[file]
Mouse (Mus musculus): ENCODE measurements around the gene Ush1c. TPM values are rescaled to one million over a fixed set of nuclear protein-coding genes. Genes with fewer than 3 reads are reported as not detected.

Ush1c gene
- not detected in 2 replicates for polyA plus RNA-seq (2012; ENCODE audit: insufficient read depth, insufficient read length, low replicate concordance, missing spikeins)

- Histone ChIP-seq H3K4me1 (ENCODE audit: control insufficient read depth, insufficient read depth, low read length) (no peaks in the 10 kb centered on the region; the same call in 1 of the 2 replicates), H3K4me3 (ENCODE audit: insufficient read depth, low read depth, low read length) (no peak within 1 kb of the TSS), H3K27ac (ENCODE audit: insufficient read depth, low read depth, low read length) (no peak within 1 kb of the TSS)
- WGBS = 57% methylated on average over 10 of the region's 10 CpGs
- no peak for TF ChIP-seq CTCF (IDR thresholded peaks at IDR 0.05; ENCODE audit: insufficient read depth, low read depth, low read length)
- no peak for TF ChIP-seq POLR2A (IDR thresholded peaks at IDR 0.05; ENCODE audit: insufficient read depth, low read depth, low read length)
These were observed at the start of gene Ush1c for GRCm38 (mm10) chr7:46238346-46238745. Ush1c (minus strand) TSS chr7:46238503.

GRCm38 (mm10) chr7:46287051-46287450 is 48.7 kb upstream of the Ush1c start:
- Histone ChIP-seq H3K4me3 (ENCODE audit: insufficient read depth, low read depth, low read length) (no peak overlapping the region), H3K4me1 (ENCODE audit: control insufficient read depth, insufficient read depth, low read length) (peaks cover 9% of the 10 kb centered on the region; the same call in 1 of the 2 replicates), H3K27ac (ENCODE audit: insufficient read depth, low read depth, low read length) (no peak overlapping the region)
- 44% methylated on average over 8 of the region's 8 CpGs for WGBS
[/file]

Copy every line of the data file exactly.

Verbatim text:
Mouse (Mus musculus): ENCODE measurements around the gene Ush1c. TPM values are rescaled to one million over a fixed set of nuclear protein-coding genes. Genes with fewer than 3 reads are reported as not detected.

Ush1c gene
- not detected in 2 replicates for polyA plus RNA-seq (2012; ENCODE audit: insufficient read depth, insufficient read length, low replicate concordance, missing spikeins)

- Histone ChIP-seq H3K4me1 (ENCODE audit: control insufficient read depth, insufficient read depth, low read length) (no peaks in the 10 kb centered on the region; the same call in 1 of the 2 replicates), H3K4me3 (ENCODE audit: insufficient read depth, low read depth, low read length) (no peak within 1 kb of the TSS), H3K27ac (ENCODE audit: insufficient read depth, low read depth, low read length) (no peak within 1 kb of the TSS)
- WGBS = 57% methylated on average over 10 of the region's 10 CpGs
- no peak for TF ChIP-seq CTCF (IDR thresholded peaks at IDR 0.05; ENCODE audit: insufficient read depth, low read depth, low read length)
- no peak for TF ChIP-seq POLR2A (IDR thresholded peaks at IDR 0.05; ENCODE audit: insufficient read depth, low read depth, low read length)
These were observed at the start of gene Ush1c for GRCm38 (mm10) chr7:46238346-46238745. Ush1c (minus strand) TSS chr7:46238503.

GRCm38 (mm10) chr7:46287051-46287450 is 48.7 kb upstream of the Ush1c start:
- Histone ChIP-seq H3K4me3 (ENCODE audit: insufficient read depth, low read depth, low read length) (no peak overlapping the region), H3K4me1 (ENCODE audit: control insufficient read depth, insufficient read depth, low read length) (peaks cover 9% of the 10 kb centered on the region; the same call in 1 of the 2 replicates), H3K27ac (ENCODE audit: insufficient read depth, low read depth, low read length) (no peak overlapping the region)
- 44% methylated on average over 8 of the region's 8 CpGs for WGBS